Fire hydrants are those water-filled, colored containers or pipes we see at strategic locations along the roadside, parking spaces, industrial zones, colliery, etc. Plus, fire hydrants are usually found in extremely cold areas where materials can ignite readily and spread a fire. Fire hydrants act as a regular source of water for both swimming pools and firefighters on their mission to extinguish large fires.
In this guide, we aim to tackle some relevant questions including “can I get fire hydrant water for my pool?” and many more.
What Is A Fire Hydrant?
Fire hydrants are iron devices of different colors that are connected to underground water sources, usually a local water supply. Owing to this, you can easily get an adequate supply of water from fire hydrants to fill up your hopeless, dried-up pools.
On the other hand, fire hydrants are designed with several valves and connection points. Moreso, they come in different sizes and colors like brown, red, yellow, white, blue, etc.
Fire hydrants are painted with bright colors to enable firefighters and swimming pool owners to detect them easily. This device is also effective in helping firefighters put out a fire.
Obtaining the water you need out of a fire hydrant won’t take much of your time. In case of a fire outbreak, All You’ve Got to do is to connect the hoses of your fire truck to the valves attached to the fire hydrants.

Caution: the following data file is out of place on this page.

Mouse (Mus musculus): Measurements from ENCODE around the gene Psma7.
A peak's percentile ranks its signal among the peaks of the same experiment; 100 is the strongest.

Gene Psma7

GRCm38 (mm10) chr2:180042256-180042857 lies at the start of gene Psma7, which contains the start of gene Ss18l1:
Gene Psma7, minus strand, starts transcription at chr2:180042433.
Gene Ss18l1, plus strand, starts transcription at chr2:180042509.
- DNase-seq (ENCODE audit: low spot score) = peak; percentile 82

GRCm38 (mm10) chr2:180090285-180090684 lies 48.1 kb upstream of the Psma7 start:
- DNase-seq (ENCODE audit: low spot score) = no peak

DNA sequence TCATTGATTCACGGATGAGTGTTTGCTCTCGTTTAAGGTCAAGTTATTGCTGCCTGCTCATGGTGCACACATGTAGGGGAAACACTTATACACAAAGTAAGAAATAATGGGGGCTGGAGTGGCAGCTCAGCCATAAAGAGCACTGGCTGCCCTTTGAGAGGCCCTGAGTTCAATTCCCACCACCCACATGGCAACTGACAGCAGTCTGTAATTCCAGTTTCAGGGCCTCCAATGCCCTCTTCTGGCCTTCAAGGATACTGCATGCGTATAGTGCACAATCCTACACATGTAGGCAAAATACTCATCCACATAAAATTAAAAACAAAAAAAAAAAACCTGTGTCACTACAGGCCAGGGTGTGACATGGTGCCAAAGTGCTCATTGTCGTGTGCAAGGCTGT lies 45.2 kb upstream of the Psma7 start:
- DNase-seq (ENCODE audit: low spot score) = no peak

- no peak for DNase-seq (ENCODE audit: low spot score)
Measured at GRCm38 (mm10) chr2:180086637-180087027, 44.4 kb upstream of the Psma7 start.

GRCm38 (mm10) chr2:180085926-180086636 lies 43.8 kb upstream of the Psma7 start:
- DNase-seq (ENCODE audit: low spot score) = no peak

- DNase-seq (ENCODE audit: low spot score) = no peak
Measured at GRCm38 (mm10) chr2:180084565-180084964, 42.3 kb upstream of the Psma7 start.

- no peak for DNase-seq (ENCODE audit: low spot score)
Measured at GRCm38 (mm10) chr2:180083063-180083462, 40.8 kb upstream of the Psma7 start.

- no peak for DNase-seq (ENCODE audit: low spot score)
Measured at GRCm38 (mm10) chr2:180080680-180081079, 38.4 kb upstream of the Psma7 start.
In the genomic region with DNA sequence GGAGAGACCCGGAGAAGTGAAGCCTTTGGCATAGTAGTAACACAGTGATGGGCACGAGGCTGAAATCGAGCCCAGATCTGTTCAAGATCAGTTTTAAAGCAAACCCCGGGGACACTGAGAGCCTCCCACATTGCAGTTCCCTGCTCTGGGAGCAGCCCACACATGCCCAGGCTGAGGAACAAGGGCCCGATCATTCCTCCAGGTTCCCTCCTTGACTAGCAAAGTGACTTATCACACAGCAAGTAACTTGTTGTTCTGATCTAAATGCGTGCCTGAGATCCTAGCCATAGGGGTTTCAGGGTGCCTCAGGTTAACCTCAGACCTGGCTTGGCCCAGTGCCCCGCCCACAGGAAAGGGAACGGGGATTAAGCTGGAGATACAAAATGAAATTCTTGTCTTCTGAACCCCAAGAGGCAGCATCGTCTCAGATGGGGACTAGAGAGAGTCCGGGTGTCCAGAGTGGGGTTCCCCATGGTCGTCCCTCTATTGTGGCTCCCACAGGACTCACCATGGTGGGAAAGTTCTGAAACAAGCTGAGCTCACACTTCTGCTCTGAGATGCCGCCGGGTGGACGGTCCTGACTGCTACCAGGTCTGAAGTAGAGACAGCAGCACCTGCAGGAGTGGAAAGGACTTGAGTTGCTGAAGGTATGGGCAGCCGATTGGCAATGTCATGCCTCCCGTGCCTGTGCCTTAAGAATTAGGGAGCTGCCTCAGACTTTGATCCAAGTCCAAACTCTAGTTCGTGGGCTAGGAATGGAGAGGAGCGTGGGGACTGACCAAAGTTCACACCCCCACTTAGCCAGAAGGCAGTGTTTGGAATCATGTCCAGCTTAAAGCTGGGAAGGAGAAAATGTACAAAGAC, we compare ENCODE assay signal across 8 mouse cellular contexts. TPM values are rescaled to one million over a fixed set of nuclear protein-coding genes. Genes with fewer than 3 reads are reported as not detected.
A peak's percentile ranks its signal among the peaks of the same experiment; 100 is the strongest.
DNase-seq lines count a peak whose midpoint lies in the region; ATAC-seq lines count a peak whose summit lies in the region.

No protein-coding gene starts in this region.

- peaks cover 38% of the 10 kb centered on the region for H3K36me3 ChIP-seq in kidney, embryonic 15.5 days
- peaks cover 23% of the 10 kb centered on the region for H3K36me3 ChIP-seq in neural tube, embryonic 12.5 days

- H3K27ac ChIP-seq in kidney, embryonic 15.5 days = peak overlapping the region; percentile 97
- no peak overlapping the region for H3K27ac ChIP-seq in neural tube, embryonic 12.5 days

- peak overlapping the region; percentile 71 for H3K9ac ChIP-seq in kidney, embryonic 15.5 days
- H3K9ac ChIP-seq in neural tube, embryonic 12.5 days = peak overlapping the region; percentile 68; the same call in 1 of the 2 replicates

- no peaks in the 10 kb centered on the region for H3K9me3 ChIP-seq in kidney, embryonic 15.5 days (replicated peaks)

Thereafter, you’ll be surprised to see how more than enough water will flow through the valves of the fire hydrants to the fire truck. You can then decide what to do with that much water, whether to use it to extinguish a fire or fill up your pools.
However, to ensure you don’t break your community rules, you might need to seek the service of firefighters before you think of a fire hydrant. This is because, in some areas, there are rules that strictly guide the use of fire hydrants.
Types Of Fire Hydrants.
A fire hydrant, which you can also call a “fire plug” was first discovered by Frederick Graff in the early 1800s. When Frederick was still an engineer at the Philadelphia waterworks, he invented the first fire hydrant by combining a hose and a faucet outlet.
Frederick’s fire hydrant was based on the “wet-barrel” design. Nowadays, several improvements have been made to fire hydrants which results in the development of better designs.
In short, fire hydrant designs have been narrowed down to two types namely, wet-barrel fire hydrants and dry-barrel fire hydrants. Now, let’s take a quick look at these two fire hydrants design:
Wet-barrel fire hydrants are susceptible to freezing in frigid temperatures, because of this, they can only be fixed in areas where cold temperatures are not a big deal. And if managed properly, wet-barrel hydrants can live up to a minimum of 100 years.
Also, note that all the mechanical components of wet-barrel hydrants are always above the ground.